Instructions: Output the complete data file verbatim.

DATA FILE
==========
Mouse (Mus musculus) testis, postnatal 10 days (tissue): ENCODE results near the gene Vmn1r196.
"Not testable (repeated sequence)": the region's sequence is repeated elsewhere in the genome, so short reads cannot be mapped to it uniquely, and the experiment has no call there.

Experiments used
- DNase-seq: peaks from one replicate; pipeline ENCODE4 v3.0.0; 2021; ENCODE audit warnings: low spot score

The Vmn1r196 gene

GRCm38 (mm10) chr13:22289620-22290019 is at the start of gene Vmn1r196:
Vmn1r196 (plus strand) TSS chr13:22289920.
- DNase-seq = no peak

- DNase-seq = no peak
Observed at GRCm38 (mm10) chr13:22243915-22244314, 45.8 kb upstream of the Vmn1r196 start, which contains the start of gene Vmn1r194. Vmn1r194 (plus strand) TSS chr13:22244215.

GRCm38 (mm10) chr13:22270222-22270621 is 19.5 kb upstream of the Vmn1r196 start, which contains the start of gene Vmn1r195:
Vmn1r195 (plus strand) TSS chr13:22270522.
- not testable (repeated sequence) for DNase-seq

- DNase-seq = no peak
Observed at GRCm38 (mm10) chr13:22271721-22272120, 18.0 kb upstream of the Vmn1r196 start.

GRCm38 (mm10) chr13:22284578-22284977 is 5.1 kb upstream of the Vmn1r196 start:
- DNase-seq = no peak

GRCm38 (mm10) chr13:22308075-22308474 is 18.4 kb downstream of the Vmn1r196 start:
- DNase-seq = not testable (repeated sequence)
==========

Mouse (Mus musculus) testis, postnatal 10 days (tissue): ENCODE results near the gene Vmn1r196.
"Not testable (repeated sequence)": the region's sequence is repeated elsewhere in the genome, so short reads cannot be mapped to it uniquely, and the experiment has no call there.

Experiments used
- DNase-seq: peaks from one replicate; pipeline ENCODE4 v3.0.0; 2021; ENCODE audit warnings: low spot score

The Vmn1r196 gene

GRCm38 (mm10) chr13:22289620-22290019 is at the start of gene Vmn1r196:
Vmn1r196 (plus strand) TSS chr13:22289920.
- DNase-seq = no peak

- DNase-seq = no peak
Observed at GRCm38 (mm10) chr13:22243915-22244314, 45.8 kb upstream of the Vmn1r196 start, which contains the start of gene Vmn1r194. Vmn1r194 (plus strand) TSS chr13:22244215.

GRCm38 (mm10) chr13:22270222-22270621 is 19.5 kb upstream of the Vmn1r196 start, which contains the start of gene Vmn1r195:
Vmn1r195 (plus strand) TSS chr13:22270522.
- not testable (repeated sequence) for DNase-seq

- DNase-seq = no peak
Observed at GRCm38 (mm10) chr13:22271721-22272120, 18.0 kb upstream of the Vmn1r196 start.

GRCm38 (mm10) chr13:22284578-22284977 is 5.1 kb upstream of the Vmn1r196 start:
- DNase-seq = no peak

GRCm38 (mm10) chr13:22308075-22308474 is 18.4 kb downstream of the Vmn1r196 start:
- DNase-seq = not testable (repeated sequence)